School-Based Financial Education and College Savings Accounts in Elementary Schools

CFRP Report | R.009.1016

October 2016  
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EXECUTIVE SUMMARY

A college education provides degree earners with increased economic and professional opportunities. Though many parents want their children to earn a degree, the cost of a college education has increased and the ability for families to finance that education has diminished. This challenge is particularly great for low-income families. Nationwide, the proportion of families saving for college continues to decrease. Children’s Savings Accounts (CSAs) for College, which are long-term savings accounts set up for young children and often paired with financial education, offer a promising policy strategy to encourage positive savings behavior and increase college attendance among students and their families.1

OpportunityTexas, a joint initiative between RAISE Texas and the Center for Public Policy Priorities (CPPP), launched Dollars for College, a program that introduces an in-school CSA program to the financial literacy curriculum in Texas schools. The aim of the pilot program is to expand college access by connecting students to a savings account at school. RAISE Texas and CPPP contracted with the Child and Family Research Partnership (CFRP) at the University of Texas at Austin to test research questions regarding incentives, outreach methods, and gains in financial knowledge, attitude, and behavior, and to collect feedback on the design and implementation of the pilot to inform future programs.

This report examines Texas families’ interest in children’s savings accounts (CSAs) for college and the effects of offering CSAs to students through the Dollars for College. Two separate feasibility studies were implemented among kindergarten students in a north Texas Independent School District (ISD), and among fourth-grade students in a central Texas ISD during the 2015-16 school year. In both studies, low enrollment in Dollars for College to open a CSA limited a conclusive evaluation of the proposed research questions and hypotheses.

The first feasibility study aimed to determine if kindergarten students and their families demonstrated interest in opening a CSA, and which CSA features were the most attractive to families and effective in encouraging their participation. Kindergarten students were randomly assigned at the student level to one of four combinations of incentive (seed deposit amount of either $25 or $50) and outreach strategy (magnet or no magnet). Of the 334 participating students, 27 (8.1 percent) opened a CSA. Analyses of the data show the number of account openers did not differ significantly across the four groups, suggesting that families who received the larger seed deposit ($50) and/or the targeted outreach (magnet) were no more likely to open an account than families who received the smaller seed deposit ($25) and/or no targeted outreach (no magnet).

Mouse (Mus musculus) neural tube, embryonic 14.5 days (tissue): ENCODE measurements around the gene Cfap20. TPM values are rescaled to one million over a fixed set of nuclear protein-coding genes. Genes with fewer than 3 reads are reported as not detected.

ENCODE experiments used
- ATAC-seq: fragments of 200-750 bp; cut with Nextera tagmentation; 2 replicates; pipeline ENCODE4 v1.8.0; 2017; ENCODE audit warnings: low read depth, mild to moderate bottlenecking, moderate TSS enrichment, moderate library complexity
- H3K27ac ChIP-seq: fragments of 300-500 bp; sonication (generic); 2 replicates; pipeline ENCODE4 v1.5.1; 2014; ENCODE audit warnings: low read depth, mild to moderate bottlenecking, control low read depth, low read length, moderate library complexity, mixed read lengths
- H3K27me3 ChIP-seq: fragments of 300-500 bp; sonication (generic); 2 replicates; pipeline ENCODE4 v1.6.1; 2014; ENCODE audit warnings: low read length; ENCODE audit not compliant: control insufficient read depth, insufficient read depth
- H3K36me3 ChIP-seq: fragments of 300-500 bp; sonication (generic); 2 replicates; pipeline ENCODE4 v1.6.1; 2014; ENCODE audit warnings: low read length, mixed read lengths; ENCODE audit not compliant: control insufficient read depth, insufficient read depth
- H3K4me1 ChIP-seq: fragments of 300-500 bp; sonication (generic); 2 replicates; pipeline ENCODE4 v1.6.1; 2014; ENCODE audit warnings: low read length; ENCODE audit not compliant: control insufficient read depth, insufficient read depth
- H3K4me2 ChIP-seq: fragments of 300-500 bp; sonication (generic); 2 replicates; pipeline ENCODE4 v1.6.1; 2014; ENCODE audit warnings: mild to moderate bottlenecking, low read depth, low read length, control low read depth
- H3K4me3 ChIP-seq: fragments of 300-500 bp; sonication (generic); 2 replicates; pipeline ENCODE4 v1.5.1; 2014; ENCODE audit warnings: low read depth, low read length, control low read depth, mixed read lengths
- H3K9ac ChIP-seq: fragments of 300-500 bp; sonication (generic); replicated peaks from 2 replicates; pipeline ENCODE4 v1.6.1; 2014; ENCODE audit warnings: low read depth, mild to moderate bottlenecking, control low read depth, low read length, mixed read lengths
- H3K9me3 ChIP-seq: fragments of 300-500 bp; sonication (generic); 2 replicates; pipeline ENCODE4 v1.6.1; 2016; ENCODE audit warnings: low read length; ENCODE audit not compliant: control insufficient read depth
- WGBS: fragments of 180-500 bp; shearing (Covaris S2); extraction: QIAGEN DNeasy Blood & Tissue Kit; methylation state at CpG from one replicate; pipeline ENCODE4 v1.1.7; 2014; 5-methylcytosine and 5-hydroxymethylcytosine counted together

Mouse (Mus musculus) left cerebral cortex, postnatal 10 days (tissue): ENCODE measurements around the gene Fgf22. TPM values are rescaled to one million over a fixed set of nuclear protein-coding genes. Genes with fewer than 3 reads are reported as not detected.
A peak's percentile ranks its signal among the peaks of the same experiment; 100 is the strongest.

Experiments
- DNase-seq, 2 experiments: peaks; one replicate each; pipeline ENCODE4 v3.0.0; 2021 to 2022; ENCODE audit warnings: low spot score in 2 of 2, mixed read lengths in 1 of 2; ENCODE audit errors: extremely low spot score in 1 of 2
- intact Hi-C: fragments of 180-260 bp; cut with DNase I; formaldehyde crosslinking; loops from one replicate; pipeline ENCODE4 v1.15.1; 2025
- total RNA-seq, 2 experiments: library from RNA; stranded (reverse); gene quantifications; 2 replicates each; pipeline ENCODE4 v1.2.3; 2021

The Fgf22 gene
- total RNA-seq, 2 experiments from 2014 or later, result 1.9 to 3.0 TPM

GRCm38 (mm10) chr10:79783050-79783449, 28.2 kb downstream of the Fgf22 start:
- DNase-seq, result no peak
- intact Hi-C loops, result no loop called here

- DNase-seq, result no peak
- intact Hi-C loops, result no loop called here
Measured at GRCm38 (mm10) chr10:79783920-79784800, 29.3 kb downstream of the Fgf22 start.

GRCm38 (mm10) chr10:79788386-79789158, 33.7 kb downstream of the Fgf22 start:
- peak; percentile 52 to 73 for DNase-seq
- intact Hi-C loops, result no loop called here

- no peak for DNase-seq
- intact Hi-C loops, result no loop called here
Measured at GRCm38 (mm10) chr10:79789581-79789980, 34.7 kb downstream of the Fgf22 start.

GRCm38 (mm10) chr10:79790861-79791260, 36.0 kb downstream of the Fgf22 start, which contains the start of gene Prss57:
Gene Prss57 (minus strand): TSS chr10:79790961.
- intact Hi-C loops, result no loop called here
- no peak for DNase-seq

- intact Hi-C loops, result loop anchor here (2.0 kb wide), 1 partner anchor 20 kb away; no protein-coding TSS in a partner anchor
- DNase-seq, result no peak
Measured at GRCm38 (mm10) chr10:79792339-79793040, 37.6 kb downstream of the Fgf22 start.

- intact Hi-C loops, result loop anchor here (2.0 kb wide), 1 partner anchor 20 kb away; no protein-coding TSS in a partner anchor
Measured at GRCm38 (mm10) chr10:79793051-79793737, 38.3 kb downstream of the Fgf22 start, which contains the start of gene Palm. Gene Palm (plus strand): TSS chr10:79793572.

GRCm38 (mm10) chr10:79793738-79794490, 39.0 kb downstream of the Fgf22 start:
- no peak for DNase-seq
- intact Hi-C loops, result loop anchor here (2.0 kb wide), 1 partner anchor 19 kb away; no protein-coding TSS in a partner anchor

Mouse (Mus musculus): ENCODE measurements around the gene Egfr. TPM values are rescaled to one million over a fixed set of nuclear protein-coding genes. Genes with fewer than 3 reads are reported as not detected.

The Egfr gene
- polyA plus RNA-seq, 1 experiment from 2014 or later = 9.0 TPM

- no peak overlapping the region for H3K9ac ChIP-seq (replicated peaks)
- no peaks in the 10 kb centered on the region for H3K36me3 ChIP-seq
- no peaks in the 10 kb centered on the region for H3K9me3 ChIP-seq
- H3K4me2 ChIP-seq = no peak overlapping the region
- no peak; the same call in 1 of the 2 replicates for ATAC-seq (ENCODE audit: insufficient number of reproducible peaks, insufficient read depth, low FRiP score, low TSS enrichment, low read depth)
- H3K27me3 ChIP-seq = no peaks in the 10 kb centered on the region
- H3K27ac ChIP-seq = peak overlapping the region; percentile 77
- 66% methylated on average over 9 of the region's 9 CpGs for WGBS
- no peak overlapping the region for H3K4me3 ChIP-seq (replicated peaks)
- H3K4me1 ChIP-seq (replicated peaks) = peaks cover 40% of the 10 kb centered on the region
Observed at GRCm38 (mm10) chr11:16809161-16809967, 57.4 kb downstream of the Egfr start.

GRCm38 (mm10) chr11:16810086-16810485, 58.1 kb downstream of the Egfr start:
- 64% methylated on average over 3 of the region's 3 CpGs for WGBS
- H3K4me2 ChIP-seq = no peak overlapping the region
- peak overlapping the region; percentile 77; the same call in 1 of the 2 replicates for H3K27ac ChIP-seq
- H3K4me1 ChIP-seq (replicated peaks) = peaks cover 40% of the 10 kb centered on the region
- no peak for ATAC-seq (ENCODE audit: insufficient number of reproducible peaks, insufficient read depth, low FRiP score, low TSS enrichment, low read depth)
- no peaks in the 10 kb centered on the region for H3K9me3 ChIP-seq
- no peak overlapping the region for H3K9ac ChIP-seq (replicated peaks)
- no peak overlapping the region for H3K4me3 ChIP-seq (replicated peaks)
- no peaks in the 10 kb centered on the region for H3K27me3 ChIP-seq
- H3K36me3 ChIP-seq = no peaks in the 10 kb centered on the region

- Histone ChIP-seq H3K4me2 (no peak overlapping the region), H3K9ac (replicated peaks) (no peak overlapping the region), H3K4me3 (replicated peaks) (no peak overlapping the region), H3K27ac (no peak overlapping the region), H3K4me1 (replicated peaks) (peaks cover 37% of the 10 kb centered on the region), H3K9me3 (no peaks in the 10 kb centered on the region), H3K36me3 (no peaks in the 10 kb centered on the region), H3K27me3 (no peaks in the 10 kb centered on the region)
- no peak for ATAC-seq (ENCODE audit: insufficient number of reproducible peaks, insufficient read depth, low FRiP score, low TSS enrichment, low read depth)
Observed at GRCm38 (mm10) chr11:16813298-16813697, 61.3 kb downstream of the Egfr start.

The goal of the second feasibility study was to determine whether having the opportunity to open a CSA, and/or opening a CSA during a school-based financial education program increased fourth grade students’ knowledge, attitude, and behavior about college attendance, saving for college, and personal finance. Fourth grade students in the treatment schools were offered the childandfamilyresearch.org Dollars for College Final Report October 2016 4 opportunity to open a CSA during the financial education lessons, whereas fourth grade students in the control schools were not offered the opportunity to open a CSA until the end of the school year. All students completed a pretest at baseline and posttest at the conclusion of the financial education lessons. Of the 196 students in treatment schools, 26 (13.3%) opened a CSA. Analyses of the data revealed statistically significant gains (p<.01) overall from pre to post for all fourth grade students, and for students in the treatment and control schools in both financial knowledge and saving and banking attitudes. However, no significant differences were found in gains between students in treatment and control schools. The results suggest that the current financial education lessons in the fourth grade are an appropriate time for improving children’s financial knowledge and promoting favorable attitudes about saving and banking.

This report also evaluated the design and implementation of Dollars for College using information gathered through surveys and focus groups with teachers and parents. Though the pilot program was viewed positively among teachers and students’ families, institutional and program challenges may have impeded high participation rates in the pilot program. Findings discussed include:

  • Many families face multiple barriers to enrolling in the program
  • The dissemination of program information and steps to enrollment should be simple and easy
  • In-school events to open a savings account were a great tool for enrolling families, but limited to those who could attend
  • The timing of an in-school CSA program relative to the school year is important for participation
  • A structured financial curriculum combined with an in-school CSA program offers unique opportunity to facilitate financial capability objectives

Despite the low take-up rate of CSAs in the pilot program, the feasibility studies offer valuable insight into possible strategies to encourage student and parent engagement in the future. Families in both feasibility studies reported the financial education lessons, and to a lesser degree the CSAs, provided a platform for conversations at home about banking, budgeting, and saving for college. The feedback from teachers and parents collected in these studies will help to inform future strategies for increasing participation in school-based CSA programs, particularly among low-income students and their families. 


Click here to read the full report.